Welsummers are a highly sought-after breed for not only their brown eggs, but also for their both their temperament and their lovely personalities.
They are a preferred breed across the world and are a very popular breed with those keeping backyard flocks.
Welsummers are classified as a continent class of bird breed, as they are defined as large birds that have a Continental European origin.
Although they are a popular breed for backyard flocks, they are still somewhat under-represented. They have attributes to the breed that are beneficial for the small homesteader, many of which we will touch on below.
Welsummers are somewhat popular currently in the UK and in Australia, but have yet to come into their own here in the USA. In all honestly, they are a fairly recent breed, having only been ‘born’ in the Netherlands less than a century ago.
Many are not aware, but the Kellogg’s rooster, Cornelius, is a Welsummer rooster.
History Of The Welsummer Breed
The Welsummer breed of chicken has only been known to exist for a little less than a century.
Having been developed near the village of Welsum, near Deventer, Netherlands, in the era post World War 1 as a dual-purpose bird, for both the obtaining of eggs and for their meat.
The Netherlands is known for its abundance of landrace varieties, and it was these varieities that were bred with such existing breeds as the partridge Cochin, the partridge Wyandotte, the partridge Leghorn, and Rhode Island Reds, which then resulted in the current day Welsummer’s.
There are those that tend to disagree, feeling that the Brahma breed or even the Malay breed made some form of genetic contribution. Whether they did or not, we will assuredly never know, but the results produced a very durable bird.
Welsummer’s made their entrance onto the chicken scene, and were eagerly greeted, at the Hagues World Poultry Congress in the year 1921. After their introduction, the breed made its way to England in 1927, and then were subsequently exported to the United States sometime around 1928.
Because of the fame and small fortune they had acquired, the town of Welsum chose to memorialize the breed with a statue created of the lovely breed of bird.
Some fun trivia facts about the Welsummer breed:
- The breed has a different spelling the countries of Britain and the US—that of Welsumer
- The pigmentation that gives their eggs the dark shade that is so sought after can be rubbed off. This is due to the fact that coloring of the pigment is generally added at the end of the cycle of laying.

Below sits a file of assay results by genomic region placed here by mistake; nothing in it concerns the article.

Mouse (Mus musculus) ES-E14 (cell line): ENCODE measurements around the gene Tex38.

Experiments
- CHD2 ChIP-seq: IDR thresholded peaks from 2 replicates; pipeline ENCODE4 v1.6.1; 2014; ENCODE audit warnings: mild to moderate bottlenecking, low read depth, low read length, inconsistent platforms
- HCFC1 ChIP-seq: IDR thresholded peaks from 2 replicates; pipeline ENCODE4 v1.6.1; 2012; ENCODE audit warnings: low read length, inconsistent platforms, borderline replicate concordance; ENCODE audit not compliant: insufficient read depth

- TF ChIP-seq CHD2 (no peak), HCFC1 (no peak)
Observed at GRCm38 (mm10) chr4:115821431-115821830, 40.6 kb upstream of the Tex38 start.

- They are one of the few autosexed breeds—with the females presenting with a darker shade on their head.
When first developed, the Welsummer breed was meant to be a table bird, and as a result has a considerable amount of meat on its bones for this very purpose. They soon were sought after for the rich pigment of the eggs that they lay.
Appearance Of The Welsummer Breed
When describing the Welsummer breed, many refer to its overall feather pattern as that of a partridge. This simple description proves to be a somewhat disservice to the breed. Even though there a patridge pattern, the beauty of the pattern is such in a commonly understated way.
The coloring of the Welsummer breed is mostly that of dark brown, with a scattering of light brown and white feathers shaft here and there. The areas of the neck and the nape of the bird are commonly golden brown in color, with the additional highlighting of a darker brown that presents with the pattern somewhat to a golden mantle.
The Welsummer rooster is inarguably different, and as a result is extremely handsome. He has free flowing saddle and hackles feathers in a chestnut brown color. Whereas, he presents with his sickles, under feathers, and his broad chest in a beetle green lustrous color.
As for the comb of the Welsummer, it should be single in nature, and have five individual points. His comb, his wattles, and his earlobes will all be the standard red color.
The Welsummer’s beak will be short and black in color. Their skins are yellow in color, and their shank will not have and will be clean of any feathers. Their feet feature four toes.
As for the breed’s eye color, it will present in a reddish bay shade.
The Welsummer breed is a full breasted, somewhat robust bird. They have long flat back and carry themselves in an upright stance.
The hens typically weigh in at approximately 6 pounds, where as the roosters at an estimated 7 pounds.
Welsummer Breed Standards
When determining the standard for the Welsummer breed, it was established in 1924 by the Dutch. Then, in 1930, the breed was officially admitted to the Poultry Club of Great Britain.
Following that, they won an award of British Best Utility Breed beating out all their competition in 1935. It wasn’t until almost six decades later, in 1991, that they were admitted to the American Poultry Association and were then officially classified as a Continental breed.
Although the recognized variety is that of partridge, there are also the varieties of both silver and gold duckwing. In these cases, several disqualifying factors have been determined to be the presence of white earlobes, the shanks having feathers, and the point of the comb being irregular in number.
When looking at the classification set down by the American Bantam Association, the comb is a single one, and the legs are clean of any feathers. The Welsummer bantam variety was created in the 1930s in both the countries of England and Germany. This variety is known to lay a lighter shade of egg that is seen with the standard counterpart.
Welsummers are known for their intelligence, their calm attitudes, and for being both docile and friendly. Many flock owners have told that their Welsummers will willingly take food from their hands, and they do not see them exhibit any type of problems with territorialism.
Even though this is a sturdy breed of chicken, they do not tend to be over pushy with other breeds in the flock. Flock keepers would say that they fall somewhere between middle and the top of the overall pecking order.